Established in 1980

The Story

In the beginning, the farm was a hobby with the purpose to keep our three kids out of trouble and give them a job while attending school.

We started with an organic vegetable farm and sold our produce at the Shelton Farmers' Market. In 1984 we started selling our goods at the Olympia Farmers' Market, the 2nd largest farmers' market in Washington State, where we continue to sell our products today.

The youngest son, Andrew Hunter, has stayed with the tradition of the family farmer and loves every minute of it. (Except when the goats get out!) The farm sells dahlia flowers during the summer months and produces the highest quality evergreen Christmas wreaths and centerpieces during the holiday season. We have expanded the dahlia business this last year, opening a stand on the farm with U-Cut dahlias and bouquets. It helps support the local community with a family activity we all enjoy. We had great success last year as local fundraisers took over the dahlia stand and earned 100% of the sales for that day. It was a huge hit that we’ll repeat many times with different groups next year.

We continue our main focus of selling fresh Christmas wreaths and centerpieces online. We have grown and expanded in recent years, and the farm is proud to have many team members who work hard all year to help improve our customer service and product lines. With over 200,000 square feet of warehouse space, our facilities are able to take on any size order. We pride ourselves on delivering only the best product every time with no exceptions. We have a reputation for excellence, and our customers have come to expect nothing less from us.

We have enjoyed making a living from growing and hand harvesting the fruits of our labor over the years. As Andy once said, "Well, in simple terms I really love what I do and am happy in the fields cutting flowers and picking squash at 6 a.m. before market opens each day. It's a career that I would not change for anything."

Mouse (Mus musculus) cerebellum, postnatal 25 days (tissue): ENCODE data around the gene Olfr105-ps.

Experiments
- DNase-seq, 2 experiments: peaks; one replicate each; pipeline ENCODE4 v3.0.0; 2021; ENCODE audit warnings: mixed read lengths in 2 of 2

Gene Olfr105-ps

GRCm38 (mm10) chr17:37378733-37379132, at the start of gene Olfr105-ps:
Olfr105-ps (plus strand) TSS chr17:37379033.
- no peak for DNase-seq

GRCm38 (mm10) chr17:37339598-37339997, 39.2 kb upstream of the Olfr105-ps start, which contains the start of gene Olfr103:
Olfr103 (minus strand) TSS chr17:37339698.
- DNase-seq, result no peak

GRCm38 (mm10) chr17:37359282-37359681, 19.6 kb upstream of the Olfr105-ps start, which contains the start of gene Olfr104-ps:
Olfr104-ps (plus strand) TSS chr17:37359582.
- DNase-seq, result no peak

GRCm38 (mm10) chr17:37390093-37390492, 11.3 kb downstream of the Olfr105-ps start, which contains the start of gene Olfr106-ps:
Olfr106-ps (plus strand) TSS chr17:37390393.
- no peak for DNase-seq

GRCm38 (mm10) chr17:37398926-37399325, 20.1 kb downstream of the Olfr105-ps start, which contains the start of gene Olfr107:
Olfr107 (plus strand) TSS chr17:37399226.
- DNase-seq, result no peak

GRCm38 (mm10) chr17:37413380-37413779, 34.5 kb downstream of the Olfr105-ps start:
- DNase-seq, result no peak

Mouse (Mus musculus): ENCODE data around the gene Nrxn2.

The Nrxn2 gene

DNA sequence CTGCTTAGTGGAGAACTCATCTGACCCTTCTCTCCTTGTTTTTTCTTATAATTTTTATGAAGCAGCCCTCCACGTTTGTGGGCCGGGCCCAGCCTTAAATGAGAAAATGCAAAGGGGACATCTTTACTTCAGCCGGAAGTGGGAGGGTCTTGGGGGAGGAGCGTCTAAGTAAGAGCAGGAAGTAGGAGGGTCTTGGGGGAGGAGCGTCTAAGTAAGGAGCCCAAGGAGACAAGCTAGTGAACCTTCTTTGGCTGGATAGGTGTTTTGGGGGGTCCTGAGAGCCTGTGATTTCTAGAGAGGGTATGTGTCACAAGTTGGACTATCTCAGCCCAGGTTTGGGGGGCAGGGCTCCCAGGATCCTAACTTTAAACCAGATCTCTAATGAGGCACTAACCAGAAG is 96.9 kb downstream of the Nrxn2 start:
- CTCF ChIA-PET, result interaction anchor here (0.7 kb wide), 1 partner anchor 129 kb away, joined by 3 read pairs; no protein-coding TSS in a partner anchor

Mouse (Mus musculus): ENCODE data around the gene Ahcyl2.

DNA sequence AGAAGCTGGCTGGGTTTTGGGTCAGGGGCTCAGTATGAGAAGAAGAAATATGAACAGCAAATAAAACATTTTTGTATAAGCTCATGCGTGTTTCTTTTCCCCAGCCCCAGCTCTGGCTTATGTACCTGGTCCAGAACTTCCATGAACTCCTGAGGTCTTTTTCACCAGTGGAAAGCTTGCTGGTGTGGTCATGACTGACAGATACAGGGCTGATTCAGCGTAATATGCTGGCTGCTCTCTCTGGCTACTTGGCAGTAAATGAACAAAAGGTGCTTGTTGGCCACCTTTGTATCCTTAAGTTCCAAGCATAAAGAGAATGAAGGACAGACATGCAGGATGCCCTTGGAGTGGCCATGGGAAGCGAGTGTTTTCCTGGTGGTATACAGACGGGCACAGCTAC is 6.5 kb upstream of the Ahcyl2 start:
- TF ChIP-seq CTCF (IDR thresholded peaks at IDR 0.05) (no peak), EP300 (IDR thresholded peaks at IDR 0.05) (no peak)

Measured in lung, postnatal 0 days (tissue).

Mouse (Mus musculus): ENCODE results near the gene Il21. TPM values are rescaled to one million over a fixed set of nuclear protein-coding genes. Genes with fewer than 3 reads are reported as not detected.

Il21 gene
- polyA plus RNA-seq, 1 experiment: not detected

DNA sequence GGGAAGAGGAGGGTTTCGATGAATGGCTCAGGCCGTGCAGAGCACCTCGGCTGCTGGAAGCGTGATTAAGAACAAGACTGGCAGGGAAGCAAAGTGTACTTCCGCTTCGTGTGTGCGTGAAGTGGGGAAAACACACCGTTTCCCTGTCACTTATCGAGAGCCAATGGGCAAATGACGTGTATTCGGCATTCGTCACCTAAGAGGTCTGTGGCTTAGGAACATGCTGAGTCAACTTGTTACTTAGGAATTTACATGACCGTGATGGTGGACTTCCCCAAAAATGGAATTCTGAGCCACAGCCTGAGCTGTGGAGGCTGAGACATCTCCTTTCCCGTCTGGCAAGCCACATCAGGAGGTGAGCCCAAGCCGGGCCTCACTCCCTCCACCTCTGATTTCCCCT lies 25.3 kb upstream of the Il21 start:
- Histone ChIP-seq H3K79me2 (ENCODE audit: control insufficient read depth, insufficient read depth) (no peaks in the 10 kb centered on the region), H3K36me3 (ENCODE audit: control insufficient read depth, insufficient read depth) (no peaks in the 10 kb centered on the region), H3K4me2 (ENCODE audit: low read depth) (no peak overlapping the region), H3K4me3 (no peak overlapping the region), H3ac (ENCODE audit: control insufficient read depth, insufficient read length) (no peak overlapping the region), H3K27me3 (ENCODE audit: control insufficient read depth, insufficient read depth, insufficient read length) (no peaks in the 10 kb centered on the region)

The Story Behind Our Name

My name is Andy Hunter, owner of Lynch Creek Farm along with my wife Tracey Hunter. It all started when my folks bought 10 acres of land in 1974 on Lynch Road the year I was born! They built a house right away and soon after started growing vegetables on the land, initially to feed the family but soon it seemed we were feeding a small village.

Family Farming
This is me with my brothers after digging up potatoes with Dad.

As my folks got serious about farming in 1980, we started going to the local Shelton Farmers’ Market and soon needed a name to better sell our veggies. Our last name is Hunter and "Hunter Farms" would have been the most obvious name, but in our small town there is another Hunter family who had been well established for years running a huge pumpkin patch and other business ventures. So at that point, we had to pick another name. Lynch Road was the local road the Farm was on, and it was also the road my mother was born and raised on and, in fact, still lives on today. My grandparents and many other relatives lived on Lynch Rd at that time back in 1980. There is also a beautiful, wooded stream called Lynch Creek that ran through the back of our family property. As kids, my two brothers and I spent countless days playing in and along the creek. So, when our family business needed a name, Lynch Creek Farm was born :)   As a side note, my brother and his family live on the original Lynch Creek Farm property today, and my wife, two daughters, and I live across the street from him on Lynch Road. 

The history of the name “Lynch” dates back many years before the turn of the century. A settler to the area named Jeremiah Lynch and his wife settled on a large plot of land on Lynch Rd and Lynch Creek, likely including our family farm. Jeremiah eventually sold the property to his niece, Marguerite, and her husband who continued to farm shellfish into the 1900s. They never had children and were very close friends to my grandparents who also lived on Lynch Road…..back then, the road was still just a dirt road. Sometime after WWII, Marguerite and her husband were selling the property and all but begged my grandparents to buy it from them. History would be a little different if this would have happened, as I might be selling clams and oysters today instead of evergreen wreaths. The property was eventually purchased by relatives of Marguerite named the Bishops, and they continue in the shellfish business to this day. We are lucky to have such good neighbors in the Bishops as they continue in the tradition of shellfish to this day and are good stewards of the land.

Here is more information from a South Sound Business news article about Little Skookum Shellfish Growers and their harvesting history: